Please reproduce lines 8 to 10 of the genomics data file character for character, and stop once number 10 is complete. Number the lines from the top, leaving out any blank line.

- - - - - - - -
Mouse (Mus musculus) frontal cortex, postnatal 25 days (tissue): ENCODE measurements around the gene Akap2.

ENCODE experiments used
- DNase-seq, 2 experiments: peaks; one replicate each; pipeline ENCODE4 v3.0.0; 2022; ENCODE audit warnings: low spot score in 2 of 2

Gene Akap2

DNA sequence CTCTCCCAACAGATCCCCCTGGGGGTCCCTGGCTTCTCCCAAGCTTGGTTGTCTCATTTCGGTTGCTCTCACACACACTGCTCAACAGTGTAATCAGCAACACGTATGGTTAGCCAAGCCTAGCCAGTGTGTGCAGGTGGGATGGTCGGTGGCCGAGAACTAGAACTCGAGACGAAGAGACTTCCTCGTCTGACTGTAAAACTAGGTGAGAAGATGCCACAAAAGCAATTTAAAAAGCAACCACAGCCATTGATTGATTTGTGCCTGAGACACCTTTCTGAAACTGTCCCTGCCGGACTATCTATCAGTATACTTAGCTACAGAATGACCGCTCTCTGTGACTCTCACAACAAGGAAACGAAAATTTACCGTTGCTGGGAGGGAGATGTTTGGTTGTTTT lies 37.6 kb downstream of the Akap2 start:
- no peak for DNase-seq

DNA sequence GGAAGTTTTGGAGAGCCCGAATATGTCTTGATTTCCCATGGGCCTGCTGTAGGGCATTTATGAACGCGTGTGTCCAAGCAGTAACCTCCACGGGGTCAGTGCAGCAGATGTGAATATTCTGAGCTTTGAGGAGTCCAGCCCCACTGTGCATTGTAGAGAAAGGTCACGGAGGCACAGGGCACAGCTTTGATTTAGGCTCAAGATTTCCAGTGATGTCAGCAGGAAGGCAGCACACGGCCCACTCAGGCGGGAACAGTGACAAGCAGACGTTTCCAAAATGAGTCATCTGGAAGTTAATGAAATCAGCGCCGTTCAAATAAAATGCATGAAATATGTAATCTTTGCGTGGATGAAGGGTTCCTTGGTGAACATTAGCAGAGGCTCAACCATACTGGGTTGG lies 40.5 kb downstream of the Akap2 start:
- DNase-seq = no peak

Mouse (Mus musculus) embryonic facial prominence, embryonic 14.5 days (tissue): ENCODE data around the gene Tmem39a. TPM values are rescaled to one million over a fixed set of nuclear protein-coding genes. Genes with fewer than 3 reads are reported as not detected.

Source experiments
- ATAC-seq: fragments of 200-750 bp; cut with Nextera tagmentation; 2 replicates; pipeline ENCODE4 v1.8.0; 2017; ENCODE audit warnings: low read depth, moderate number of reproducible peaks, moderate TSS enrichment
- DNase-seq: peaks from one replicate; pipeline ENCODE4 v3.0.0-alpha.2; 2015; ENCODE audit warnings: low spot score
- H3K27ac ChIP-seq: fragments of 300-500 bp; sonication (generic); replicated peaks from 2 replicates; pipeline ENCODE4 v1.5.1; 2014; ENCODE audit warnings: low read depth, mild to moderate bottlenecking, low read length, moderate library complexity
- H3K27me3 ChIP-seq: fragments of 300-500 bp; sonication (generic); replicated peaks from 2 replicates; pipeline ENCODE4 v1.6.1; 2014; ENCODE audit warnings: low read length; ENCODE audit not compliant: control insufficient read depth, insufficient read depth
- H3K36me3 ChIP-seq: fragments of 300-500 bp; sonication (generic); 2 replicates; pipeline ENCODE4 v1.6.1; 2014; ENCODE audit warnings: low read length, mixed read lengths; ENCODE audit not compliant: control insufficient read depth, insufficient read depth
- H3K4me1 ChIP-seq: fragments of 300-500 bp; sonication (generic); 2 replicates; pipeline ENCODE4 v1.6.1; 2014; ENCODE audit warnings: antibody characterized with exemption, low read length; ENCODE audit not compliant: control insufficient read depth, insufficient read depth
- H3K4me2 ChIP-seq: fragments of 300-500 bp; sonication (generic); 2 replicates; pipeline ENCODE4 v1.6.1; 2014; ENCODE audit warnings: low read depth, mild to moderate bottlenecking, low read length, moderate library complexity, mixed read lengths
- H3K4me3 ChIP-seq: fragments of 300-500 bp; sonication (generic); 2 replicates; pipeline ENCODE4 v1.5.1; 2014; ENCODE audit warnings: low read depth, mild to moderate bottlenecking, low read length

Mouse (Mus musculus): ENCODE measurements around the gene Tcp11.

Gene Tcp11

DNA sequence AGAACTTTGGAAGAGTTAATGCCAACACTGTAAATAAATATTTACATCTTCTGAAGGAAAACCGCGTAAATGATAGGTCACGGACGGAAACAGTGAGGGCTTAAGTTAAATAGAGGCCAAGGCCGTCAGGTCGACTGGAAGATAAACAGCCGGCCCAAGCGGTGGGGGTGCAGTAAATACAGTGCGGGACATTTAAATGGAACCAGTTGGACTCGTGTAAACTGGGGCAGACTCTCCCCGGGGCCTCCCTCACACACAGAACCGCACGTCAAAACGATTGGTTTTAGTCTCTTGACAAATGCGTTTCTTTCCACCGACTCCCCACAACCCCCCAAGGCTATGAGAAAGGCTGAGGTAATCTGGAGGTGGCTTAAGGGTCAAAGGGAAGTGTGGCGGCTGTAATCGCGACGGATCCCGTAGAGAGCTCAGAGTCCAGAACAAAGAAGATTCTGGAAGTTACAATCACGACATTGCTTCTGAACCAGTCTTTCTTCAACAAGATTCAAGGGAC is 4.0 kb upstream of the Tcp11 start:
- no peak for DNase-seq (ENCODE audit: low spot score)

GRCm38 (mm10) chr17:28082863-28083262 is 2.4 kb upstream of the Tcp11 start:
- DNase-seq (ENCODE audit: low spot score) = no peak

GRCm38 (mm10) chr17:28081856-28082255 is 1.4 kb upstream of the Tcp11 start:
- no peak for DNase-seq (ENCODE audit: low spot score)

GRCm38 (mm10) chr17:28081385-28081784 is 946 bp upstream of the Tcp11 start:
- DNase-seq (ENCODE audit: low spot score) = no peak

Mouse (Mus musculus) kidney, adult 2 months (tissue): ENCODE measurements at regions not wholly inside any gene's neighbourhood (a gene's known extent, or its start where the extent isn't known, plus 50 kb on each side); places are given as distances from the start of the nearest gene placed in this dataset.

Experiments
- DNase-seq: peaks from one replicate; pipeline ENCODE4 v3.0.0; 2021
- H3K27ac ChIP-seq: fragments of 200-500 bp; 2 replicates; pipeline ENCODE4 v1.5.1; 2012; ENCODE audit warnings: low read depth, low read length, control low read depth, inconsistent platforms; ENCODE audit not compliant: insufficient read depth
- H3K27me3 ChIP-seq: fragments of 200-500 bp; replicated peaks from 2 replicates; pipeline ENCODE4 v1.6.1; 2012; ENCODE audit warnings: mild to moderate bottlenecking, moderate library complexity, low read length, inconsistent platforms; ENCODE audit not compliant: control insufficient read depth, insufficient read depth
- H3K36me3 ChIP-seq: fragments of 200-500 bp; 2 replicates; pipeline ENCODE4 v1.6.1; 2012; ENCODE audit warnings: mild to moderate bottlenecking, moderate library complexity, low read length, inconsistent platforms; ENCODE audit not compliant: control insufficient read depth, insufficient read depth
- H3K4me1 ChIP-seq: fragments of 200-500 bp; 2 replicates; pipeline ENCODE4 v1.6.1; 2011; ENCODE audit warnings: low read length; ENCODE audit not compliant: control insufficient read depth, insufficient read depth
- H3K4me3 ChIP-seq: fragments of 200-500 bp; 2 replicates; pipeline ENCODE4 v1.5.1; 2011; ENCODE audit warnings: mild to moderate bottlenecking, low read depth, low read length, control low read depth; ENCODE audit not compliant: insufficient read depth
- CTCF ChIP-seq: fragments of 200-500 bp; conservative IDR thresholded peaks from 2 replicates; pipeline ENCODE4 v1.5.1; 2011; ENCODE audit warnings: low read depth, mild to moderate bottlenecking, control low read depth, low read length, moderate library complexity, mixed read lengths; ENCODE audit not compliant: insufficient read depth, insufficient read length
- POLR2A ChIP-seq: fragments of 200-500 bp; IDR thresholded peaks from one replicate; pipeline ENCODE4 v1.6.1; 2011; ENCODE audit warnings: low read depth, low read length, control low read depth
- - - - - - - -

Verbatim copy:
- DNase-seq = no peak

Mouse (Mus musculus) embryonic facial prominence, embryonic 14.5 days (tissue): ENCODE data around the gene Tmem39a. TPM values are rescaled to one million over a fixed set of nuclear protein-coding genes. Genes with fewer than 3 reads are reported as not detected.

Source experiments